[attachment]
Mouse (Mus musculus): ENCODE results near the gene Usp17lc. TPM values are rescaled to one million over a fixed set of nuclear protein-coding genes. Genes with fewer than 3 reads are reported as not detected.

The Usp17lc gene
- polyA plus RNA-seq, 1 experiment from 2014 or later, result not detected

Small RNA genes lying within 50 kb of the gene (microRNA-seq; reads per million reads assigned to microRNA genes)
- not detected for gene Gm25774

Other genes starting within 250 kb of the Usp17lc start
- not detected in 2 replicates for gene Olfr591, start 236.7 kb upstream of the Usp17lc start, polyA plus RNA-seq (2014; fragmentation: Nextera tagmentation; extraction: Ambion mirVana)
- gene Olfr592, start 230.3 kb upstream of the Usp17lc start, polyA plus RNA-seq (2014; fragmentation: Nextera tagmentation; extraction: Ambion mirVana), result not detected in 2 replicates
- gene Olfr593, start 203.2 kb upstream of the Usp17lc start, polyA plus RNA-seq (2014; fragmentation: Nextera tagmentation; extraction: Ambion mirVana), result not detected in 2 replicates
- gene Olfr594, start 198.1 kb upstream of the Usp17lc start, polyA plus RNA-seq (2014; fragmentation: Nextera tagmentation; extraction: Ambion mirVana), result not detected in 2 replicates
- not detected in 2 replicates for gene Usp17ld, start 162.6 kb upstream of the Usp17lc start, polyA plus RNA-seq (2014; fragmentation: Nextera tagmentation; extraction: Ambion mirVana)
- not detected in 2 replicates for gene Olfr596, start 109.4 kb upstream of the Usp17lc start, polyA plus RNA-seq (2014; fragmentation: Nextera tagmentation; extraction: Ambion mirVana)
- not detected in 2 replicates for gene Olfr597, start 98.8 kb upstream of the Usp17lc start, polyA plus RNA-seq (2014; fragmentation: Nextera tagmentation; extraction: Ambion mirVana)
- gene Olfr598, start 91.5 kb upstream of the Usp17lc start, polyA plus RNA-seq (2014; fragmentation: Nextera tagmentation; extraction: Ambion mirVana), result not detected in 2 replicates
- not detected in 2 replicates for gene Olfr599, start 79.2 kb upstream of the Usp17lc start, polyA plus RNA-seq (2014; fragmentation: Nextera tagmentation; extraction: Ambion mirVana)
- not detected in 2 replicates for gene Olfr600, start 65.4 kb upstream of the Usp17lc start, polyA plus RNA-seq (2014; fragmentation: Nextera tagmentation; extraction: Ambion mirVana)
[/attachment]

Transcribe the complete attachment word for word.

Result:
Mouse (Mus musculus): ENCODE results near the gene Usp17lc. TPM values are rescaled to one million over a fixed set of nuclear protein-coding genes. Genes with fewer than 3 reads are reported as not detected.

The Usp17lc gene
- polyA plus RNA-seq, 1 experiment from 2014 or later, result not detected

Small RNA genes lying within 50 kb of the gene (microRNA-seq; reads per million reads assigned to microRNA genes)
- not detected for gene Gm25774

Other genes starting within 250 kb of the Usp17lc start
- not detected in 2 replicates for gene Olfr591, start 236.7 kb upstream of the Usp17lc start, polyA plus RNA-seq (2014; fragmentation: Nextera tagmentation; extraction: Ambion mirVana)
- gene Olfr592, start 230.3 kb upstream of the Usp17lc start, polyA plus RNA-seq (2014; fragmentation: Nextera tagmentation; extraction: Ambion mirVana), result not detected in 2 replicates
- gene Olfr593, start 203.2 kb upstream of the Usp17lc start, polyA plus RNA-seq (2014; fragmentation: Nextera tagmentation; extraction: Ambion mirVana), result not detected in 2 replicates
- gene Olfr594, start 198.1 kb upstream of the Usp17lc start, polyA plus RNA-seq (2014; fragmentation: Nextera tagmentation; extraction: Ambion mirVana), result not detected in 2 replicates
- not detected in 2 replicates for gene Usp17ld, start 162.6 kb upstream of the Usp17lc start, polyA plus RNA-seq (2014; fragmentation: Nextera tagmentation; extraction: Ambion mirVana)
- not detected in 2 replicates for gene Olfr596, start 109.4 kb upstream of the Usp17lc start, polyA plus RNA-seq (2014; fragmentation: Nextera tagmentation; extraction: Ambion mirVana)
- not detected in 2 replicates for gene Olfr597, start 98.8 kb upstream of the Usp17lc start, polyA plus RNA-seq (2014; fragmentation: Nextera tagmentation; extraction: Ambion mirVana)
- gene Olfr598, start 91.5 kb upstream of the Usp17lc start, polyA plus RNA-seq (2014; fragmentation: Nextera tagmentation; extraction: Ambion mirVana), result not detected in 2 replicates
- not detected in 2 replicates for gene Olfr599, start 79.2 kb upstream of the Usp17lc start, polyA plus RNA-seq (2014; fragmentation: Nextera tagmentation; extraction: Ambion mirVana)
- not detected in 2 replicates for gene Olfr600, start 65.4 kb upstream of the Usp17lc start, polyA plus RNA-seq (2014; fragmentation: Nextera tagmentation; extraction: Ambion mirVana)